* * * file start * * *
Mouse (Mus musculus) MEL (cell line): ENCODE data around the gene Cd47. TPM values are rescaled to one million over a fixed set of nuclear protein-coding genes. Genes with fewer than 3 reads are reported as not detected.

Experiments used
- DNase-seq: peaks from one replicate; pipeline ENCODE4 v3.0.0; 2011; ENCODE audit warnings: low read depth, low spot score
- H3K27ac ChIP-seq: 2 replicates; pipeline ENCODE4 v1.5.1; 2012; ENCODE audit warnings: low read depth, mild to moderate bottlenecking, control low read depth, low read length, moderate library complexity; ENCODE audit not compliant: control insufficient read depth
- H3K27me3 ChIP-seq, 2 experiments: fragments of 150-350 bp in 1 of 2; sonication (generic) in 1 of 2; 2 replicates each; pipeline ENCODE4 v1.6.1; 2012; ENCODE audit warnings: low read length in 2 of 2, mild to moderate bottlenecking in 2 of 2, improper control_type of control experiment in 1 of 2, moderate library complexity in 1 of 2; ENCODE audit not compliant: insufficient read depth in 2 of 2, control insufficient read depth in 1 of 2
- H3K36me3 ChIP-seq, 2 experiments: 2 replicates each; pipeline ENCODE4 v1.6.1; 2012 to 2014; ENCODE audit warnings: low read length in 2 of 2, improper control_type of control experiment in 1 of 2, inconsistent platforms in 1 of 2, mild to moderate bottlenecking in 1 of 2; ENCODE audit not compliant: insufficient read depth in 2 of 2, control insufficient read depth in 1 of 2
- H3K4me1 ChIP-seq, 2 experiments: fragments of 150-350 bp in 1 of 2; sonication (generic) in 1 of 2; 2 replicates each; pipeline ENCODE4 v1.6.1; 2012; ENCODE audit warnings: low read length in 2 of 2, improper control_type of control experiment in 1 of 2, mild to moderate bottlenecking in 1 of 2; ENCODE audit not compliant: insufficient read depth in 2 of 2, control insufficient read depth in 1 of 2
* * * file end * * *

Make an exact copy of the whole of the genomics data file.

Mouse (Mus musculus) MEL (cell line): ENCODE data around the gene Cd47. TPM values are rescaled to one million over a fixed set of nuclear protein-coding genes. Genes with fewer than 3 reads are reported as not detected.

Experiments used
- DNase-seq: peaks from one replicate; pipeline ENCODE4 v3.0.0; 2011; ENCODE audit warnings: low read depth, low spot score
- H3K27ac ChIP-seq: 2 replicates; pipeline ENCODE4 v1.5.1; 2012; ENCODE audit warnings: low read depth, mild to moderate bottlenecking, control low read depth, low read length, moderate library complexity; ENCODE audit not compliant: control insufficient read depth
- H3K27me3 ChIP-seq, 2 experiments: fragments of 150-350 bp in 1 of 2; sonication (generic) in 1 of 2; 2 replicates each; pipeline ENCODE4 v1.6.1; 2012; ENCODE audit warnings: low read length in 2 of 2, mild to moderate bottlenecking in 2 of 2, improper control_type of control experiment in 1 of 2, moderate library complexity in 1 of 2; ENCODE audit not compliant: insufficient read depth in 2 of 2, control insufficient read depth in 1 of 2
- H3K36me3 ChIP-seq, 2 experiments: 2 replicates each; pipeline ENCODE4 v1.6.1; 2012 to 2014; ENCODE audit warnings: low read length in 2 of 2, improper control_type of control experiment in 1 of 2, inconsistent platforms in 1 of 2, mild to moderate bottlenecking in 1 of 2; ENCODE audit not compliant: insufficient read depth in 2 of 2, control insufficient read depth in 1 of 2
- H3K4me1 ChIP-seq, 2 experiments: fragments of 150-350 bp in 1 of 2; sonication (generic) in 1 of 2; 2 replicates each; pipeline ENCODE4 v1.6.1; 2012; ENCODE audit warnings: low read length in 2 of 2, improper control_type of control experiment in 1 of 2, mild to moderate bottlenecking in 1 of 2; ENCODE audit not compliant: insufficient read depth in 2 of 2, control insufficient read depth in 1 of 2